8/15/18 School board talks teacher retention

School board talks teacher retention
Classroom turnover still happening, but pace has slowed a bit recently
By Jessica Williams, The Times-News 8/15/18    
Reprinted with permission.      

Neighboring counties are luring away Alamance-Burlington teachers, but not at the rate they used to.

At the Board of Education’s work session Tuesday, Aug. 14, Executive Director of Human Resources Dawn Madren presented the annual teacher turnover results — a breakdown of how many teachers left from one March until the next March.

From 2013 to 2014, 102 teachers left ABSS to teach in another county.

From 2016 to 2017, only 37 left to teach in another county.

Of the 13 counties on the list, the majority of ABSS teachers who left went to teach in Guilford, followed by Chapel Hill-Carrboro and the Orange County Schools.

Not all were lured over by higher pay. Madren said a number of the teachers stated in their resignation letters that they wanted to work closer to home or desired relocation for different reasons.

Board  members were pleased by the decrease, though not surprised.

“I can come up with probably a whole list of reasons why this trajectory is going in the right direction, but I mean one of the things that come to mind is what’s been going on with the Teacher Leadership Academy and Impact Alamance’s investment in that,” board member Tony Rose said.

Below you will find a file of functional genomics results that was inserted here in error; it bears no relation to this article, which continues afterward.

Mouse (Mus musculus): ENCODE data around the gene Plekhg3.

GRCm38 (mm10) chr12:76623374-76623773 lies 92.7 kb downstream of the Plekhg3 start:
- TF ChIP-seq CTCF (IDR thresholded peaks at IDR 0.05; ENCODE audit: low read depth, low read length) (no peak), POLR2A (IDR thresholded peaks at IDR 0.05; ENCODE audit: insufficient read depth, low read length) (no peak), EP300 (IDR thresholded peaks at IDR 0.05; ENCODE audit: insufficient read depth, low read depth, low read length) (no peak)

The Teacher Leadership Academy is a nine-month program that accepts 50 teachers each year, taking them through lessons on leadership, culture change, data-driven change and more.

Board member Steve Van Pelt added that the district’s recent investment in school facilities has helped keep teachers as well.

But, while there’s been significant improvement in individual categories, the district’s teacher turnover rate as a whole has seen minimal change over the last five years:

•For 2013–2014, it was 15.49 percent;

•For 2014–2015, it was 15.33 percent;

•For 2015–2016, it was 12.10 percent;

•For 2016–2017, it was 14.59 percent; and

•For 2017–2018, it was 13.50 percent.

To understand that, look at all five of the categories the district is required to include:

•Dismissed/reduction in force





If a teacher dies, retires, or gets promoted to an administrative position, it counts in the teacher turnover rate — so while it looks like 13.5 percent of teachers quit in 2017–2018, that’s not exactly true.

“When you hear ‘teacher turnover rate,’ what you think about is teachers who left because they didn’t like working here, or they wanted to work somewhere else more, or we didn’t like them working here,” Rose said. “There’s usually a negative connotation with the discussion, so to have ‘deceased’ and ‘retired’ included in that number, it doesn’t seem to be in line with what is thought about about that percentage.”

Superintendent Bruce Benson, who took office July 1, agreed that the percentage is skewed by those categories, but told Rose their hands are tied by the state.

“That doesn’t mean that we can’t do some of our own analysis to talk about what the real turnover is and the reasons why people are leaving,” Benson said.

He suggested conducting more exit interviews and compiling separate information that shows a clearer picture of the “real turnover rate” in the coming years.